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Climate Change and Migratory Birds

Adverse changes in the weather surroundings have been under process for a long time, and their effect on the ecosystem is well-known. As per the Intergovernmental Panel on Climate Change (IPCC) research, it has been observed that shifts in residency as well on the behavioural patterns among a wide variety of species are obviously due to the variations in their surrounding or regional climate, changes in weather variability, as well as the accompanying variations in vegetative and wildlife quality. Also, as per IPCC, the predictable degradation of biodiversity in the upcoming years is solely due to adverse changes in the climate. Humans, animals and every other species directly or indirectly rely on their nearby surroundings and in a way they end up overusing and degrading the surroundings as well as humans capturing most of the land. As a result, adverse changes in the climate add to the burden on ecosystems. These variables, when combined, diminish ecological tolerance as well as human alternatives for dealing with environmental changes. It is clear that certain organisms and geographical regions are more vulnerable than others, but there is evidence to believe that migrating birds will be severely impacted. Changes in important habitats and fluctuations in the geographical region have already harmed various species and their population dynamics, and are expected to harm them significantly further in the coming years. The substitution of permafrost by woodland in the Arctic regions, loss of biodiversity in European countries, degradation and desert in North-African regions, increase in ocean levels across Asia as well as Pacific, storms in the Caribbean, and increasing temperatures in the north and south poles are only a few of the most serious impacts mankind may expect.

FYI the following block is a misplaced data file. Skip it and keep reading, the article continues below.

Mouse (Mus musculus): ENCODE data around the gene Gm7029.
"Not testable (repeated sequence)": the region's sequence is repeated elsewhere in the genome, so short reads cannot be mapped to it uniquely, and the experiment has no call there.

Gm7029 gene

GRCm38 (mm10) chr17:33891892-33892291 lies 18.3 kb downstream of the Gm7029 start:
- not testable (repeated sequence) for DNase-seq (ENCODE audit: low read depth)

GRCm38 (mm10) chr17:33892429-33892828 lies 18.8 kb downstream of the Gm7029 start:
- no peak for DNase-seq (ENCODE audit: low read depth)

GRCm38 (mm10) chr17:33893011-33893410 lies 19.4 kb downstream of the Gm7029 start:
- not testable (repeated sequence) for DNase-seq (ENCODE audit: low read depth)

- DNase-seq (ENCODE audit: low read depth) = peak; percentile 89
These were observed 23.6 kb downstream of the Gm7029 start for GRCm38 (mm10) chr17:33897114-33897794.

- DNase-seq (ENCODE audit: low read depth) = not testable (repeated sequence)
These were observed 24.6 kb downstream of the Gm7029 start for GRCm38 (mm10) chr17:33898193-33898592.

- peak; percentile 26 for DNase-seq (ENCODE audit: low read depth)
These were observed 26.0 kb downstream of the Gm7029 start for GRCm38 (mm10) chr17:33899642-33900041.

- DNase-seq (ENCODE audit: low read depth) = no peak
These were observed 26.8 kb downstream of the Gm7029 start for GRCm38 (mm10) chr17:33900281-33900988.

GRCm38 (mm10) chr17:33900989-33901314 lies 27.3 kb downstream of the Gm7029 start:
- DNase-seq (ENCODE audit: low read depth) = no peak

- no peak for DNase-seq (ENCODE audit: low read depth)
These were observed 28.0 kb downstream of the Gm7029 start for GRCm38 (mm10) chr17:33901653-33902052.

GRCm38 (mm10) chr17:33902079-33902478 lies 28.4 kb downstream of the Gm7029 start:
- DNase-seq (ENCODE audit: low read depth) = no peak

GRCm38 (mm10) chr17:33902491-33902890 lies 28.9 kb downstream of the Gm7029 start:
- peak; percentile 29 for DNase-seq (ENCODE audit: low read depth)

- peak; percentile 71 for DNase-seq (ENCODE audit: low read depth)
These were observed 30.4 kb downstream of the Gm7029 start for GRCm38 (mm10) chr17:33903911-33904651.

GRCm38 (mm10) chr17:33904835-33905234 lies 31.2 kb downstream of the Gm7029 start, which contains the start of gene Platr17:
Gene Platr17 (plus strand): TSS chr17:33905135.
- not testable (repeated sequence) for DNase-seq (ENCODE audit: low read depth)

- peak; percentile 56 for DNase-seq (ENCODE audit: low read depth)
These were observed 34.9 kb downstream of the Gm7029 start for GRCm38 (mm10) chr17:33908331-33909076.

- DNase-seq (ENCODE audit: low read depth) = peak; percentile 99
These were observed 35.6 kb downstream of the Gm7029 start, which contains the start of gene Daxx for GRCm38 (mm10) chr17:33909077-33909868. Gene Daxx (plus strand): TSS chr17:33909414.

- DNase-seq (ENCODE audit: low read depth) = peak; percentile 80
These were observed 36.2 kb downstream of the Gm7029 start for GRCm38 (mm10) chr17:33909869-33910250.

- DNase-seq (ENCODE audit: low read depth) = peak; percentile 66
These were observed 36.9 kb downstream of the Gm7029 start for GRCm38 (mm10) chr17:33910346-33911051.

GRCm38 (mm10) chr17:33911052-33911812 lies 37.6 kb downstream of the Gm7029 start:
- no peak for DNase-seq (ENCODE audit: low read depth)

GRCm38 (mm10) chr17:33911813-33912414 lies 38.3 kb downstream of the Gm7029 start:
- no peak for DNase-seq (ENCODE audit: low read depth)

Biodiversity is described as the variation amongst lifeforms resulting from a variety of factors, notably variation among taxa, across species, and habitats. Asexual reproduction, agricultural pest and disease management, resource retention in sediments, and water treatment all have compelling indications that biodiversity impacts the rate, volume, orientation, and supply of key ecological activities. Furthermore, diversification has a profound impact on climate change. Diversification influences terrestrial environments’ propensity to collect atmospheric carbon, as well as their evaporation and transpiration as well as temperature fluctuations, most of which influence the environment on a continental and regional level. Diversification has an impact on environmental sequestering carbon mostly through the features of organisms, which govern how often carbon is absorbed from the environment, how much is held or stored, and how many are emitted into the atmosphere throughout the duration. In the planning and execution of climate management operations, the selection of organisms is particularly crucial for the maximum sequestering of carbon. The loss of habitat caused by deforestation and forest fires also causes global warming by releasing greenhouse gas. Additionally, when ecosystems get destroyed or endangered as a result of human activity, choices for dealing with anthropogenic climatic disruption may be limited. There is proof that ecological resiliency, or the capability to restore to its former condition following natural or human-induced disruptions, is affected when biodiversity is reduced.

The IPCC concluded in another of its assessment article that worldwide average ambient heating has climbed by 0.7 degrees Centigrade over the past centuries, with the 1980s to 1990s being the hottest period in history. The patterns of precipitation have also shifted, both geographically and chronologically, and the global sea level has increased by 0.5-0.6 metres. Climate Change and its consequences are expected to be the primary direct cause of wildlife decline and disruptions in ecological systems at the continental level for the rest of the millennium. The IPCC’s estimates predict a three to seven-degree rise in worldwide average ambient temperature over pre-industrial values by 2200, as well as an upsurge in the frequency of changes in precipitation, and a rising sea level of many centimetres.